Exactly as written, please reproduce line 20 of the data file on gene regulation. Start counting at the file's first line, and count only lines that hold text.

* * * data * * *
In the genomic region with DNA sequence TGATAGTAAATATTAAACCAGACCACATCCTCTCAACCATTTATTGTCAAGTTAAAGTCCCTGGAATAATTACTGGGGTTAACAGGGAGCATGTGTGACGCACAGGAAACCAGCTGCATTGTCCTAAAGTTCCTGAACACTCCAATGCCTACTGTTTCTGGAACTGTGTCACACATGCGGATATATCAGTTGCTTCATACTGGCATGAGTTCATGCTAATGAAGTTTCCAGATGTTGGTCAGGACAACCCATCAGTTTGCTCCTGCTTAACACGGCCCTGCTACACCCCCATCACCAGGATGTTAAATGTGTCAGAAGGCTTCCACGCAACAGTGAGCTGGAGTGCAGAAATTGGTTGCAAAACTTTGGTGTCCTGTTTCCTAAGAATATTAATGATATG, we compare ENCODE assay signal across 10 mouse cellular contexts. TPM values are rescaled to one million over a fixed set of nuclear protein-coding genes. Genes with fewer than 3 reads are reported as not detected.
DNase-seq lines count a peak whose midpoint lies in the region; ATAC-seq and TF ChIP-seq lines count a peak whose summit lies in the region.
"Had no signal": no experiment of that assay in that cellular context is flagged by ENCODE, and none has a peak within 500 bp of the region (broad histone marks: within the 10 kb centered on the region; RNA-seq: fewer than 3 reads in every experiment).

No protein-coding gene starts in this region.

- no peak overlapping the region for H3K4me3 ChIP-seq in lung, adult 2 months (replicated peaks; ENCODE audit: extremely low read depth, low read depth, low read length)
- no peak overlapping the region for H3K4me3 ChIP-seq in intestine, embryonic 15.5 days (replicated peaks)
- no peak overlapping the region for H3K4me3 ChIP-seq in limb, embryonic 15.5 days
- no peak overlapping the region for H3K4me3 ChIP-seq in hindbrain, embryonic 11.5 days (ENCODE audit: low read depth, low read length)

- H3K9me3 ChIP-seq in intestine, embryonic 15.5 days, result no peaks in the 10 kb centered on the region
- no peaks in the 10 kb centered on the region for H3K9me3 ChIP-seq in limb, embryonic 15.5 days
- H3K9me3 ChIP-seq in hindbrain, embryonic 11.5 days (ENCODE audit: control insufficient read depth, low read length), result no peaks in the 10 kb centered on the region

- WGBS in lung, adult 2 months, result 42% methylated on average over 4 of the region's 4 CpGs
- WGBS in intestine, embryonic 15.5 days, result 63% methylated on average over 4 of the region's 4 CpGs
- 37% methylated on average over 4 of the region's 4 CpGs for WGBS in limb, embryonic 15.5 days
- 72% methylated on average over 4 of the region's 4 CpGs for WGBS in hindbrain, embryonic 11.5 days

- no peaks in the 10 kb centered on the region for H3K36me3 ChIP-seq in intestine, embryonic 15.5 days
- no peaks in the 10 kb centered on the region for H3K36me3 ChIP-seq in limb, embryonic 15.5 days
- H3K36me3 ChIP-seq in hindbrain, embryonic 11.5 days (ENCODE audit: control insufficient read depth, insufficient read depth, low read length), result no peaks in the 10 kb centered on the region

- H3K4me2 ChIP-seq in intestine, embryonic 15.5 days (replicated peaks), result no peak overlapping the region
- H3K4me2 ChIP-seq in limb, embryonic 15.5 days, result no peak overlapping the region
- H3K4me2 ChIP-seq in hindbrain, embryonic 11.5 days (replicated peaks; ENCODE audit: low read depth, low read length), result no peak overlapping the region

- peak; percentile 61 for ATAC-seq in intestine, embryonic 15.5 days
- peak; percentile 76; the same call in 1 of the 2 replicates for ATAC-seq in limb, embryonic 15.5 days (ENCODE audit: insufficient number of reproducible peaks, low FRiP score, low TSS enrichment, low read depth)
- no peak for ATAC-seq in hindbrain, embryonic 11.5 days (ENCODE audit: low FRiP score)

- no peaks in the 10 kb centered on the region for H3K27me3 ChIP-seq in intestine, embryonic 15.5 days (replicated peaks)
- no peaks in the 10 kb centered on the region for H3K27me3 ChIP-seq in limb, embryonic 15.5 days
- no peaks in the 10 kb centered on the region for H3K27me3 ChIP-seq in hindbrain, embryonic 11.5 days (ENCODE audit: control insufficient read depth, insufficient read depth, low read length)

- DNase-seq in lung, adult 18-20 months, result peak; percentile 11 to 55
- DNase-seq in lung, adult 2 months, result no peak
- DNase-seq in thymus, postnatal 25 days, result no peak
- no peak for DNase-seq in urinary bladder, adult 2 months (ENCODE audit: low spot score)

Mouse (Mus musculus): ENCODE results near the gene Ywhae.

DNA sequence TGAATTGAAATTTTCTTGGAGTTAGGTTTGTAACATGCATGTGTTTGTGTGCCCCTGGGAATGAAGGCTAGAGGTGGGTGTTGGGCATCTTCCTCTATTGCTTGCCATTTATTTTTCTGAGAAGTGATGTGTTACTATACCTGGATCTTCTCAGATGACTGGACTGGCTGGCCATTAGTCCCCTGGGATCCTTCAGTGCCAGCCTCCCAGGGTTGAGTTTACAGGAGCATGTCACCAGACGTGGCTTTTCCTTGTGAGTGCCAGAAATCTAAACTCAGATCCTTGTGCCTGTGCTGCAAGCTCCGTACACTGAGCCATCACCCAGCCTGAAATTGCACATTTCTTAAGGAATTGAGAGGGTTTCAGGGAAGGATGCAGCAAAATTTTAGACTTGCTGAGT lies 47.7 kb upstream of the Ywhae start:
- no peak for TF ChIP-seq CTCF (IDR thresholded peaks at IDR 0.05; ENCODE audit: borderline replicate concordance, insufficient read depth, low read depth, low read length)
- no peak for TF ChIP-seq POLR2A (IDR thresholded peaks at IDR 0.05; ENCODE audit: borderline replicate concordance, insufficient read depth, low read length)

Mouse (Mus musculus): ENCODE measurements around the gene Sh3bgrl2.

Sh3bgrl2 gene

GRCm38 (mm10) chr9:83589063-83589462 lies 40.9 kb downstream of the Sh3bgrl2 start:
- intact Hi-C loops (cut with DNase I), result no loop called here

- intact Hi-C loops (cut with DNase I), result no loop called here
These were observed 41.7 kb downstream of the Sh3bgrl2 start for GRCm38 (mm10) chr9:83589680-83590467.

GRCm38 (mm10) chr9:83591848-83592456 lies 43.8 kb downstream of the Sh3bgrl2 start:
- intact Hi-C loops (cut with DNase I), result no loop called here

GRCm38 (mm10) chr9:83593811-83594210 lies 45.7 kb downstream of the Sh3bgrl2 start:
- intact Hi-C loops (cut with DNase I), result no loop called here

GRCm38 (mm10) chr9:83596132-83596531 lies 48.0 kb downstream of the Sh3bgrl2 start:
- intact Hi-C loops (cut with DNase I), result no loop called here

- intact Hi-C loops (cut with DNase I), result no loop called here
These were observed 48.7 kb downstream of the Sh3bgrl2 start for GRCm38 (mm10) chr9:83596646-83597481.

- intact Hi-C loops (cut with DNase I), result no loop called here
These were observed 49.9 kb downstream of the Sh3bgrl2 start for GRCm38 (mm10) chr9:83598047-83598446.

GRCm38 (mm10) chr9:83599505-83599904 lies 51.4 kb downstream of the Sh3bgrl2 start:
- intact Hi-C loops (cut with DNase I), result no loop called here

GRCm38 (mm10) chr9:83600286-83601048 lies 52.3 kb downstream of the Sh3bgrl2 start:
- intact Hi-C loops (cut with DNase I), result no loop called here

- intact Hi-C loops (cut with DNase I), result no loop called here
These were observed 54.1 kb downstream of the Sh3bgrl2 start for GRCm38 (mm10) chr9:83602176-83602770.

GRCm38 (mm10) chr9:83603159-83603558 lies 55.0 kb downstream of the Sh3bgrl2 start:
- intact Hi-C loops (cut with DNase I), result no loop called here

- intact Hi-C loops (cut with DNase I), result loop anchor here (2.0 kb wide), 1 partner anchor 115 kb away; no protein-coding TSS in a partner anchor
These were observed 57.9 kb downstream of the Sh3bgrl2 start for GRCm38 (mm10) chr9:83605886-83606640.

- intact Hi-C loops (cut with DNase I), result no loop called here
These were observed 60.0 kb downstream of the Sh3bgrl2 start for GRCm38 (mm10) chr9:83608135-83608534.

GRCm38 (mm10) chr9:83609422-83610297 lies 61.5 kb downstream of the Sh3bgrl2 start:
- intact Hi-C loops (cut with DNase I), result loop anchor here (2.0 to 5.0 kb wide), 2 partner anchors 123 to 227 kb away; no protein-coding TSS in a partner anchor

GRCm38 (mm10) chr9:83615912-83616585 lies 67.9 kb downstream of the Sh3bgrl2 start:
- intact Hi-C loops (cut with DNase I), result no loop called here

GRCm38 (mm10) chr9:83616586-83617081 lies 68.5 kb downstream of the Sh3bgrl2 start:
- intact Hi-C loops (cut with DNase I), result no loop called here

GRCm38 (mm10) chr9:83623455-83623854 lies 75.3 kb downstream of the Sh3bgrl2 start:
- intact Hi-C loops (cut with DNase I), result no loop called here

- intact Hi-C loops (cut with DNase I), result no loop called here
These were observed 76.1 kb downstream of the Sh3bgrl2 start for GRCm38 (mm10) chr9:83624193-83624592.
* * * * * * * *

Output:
- H3K4me2 ChIP-seq in limb, embryonic 15.5 days, result no peak overlapping the region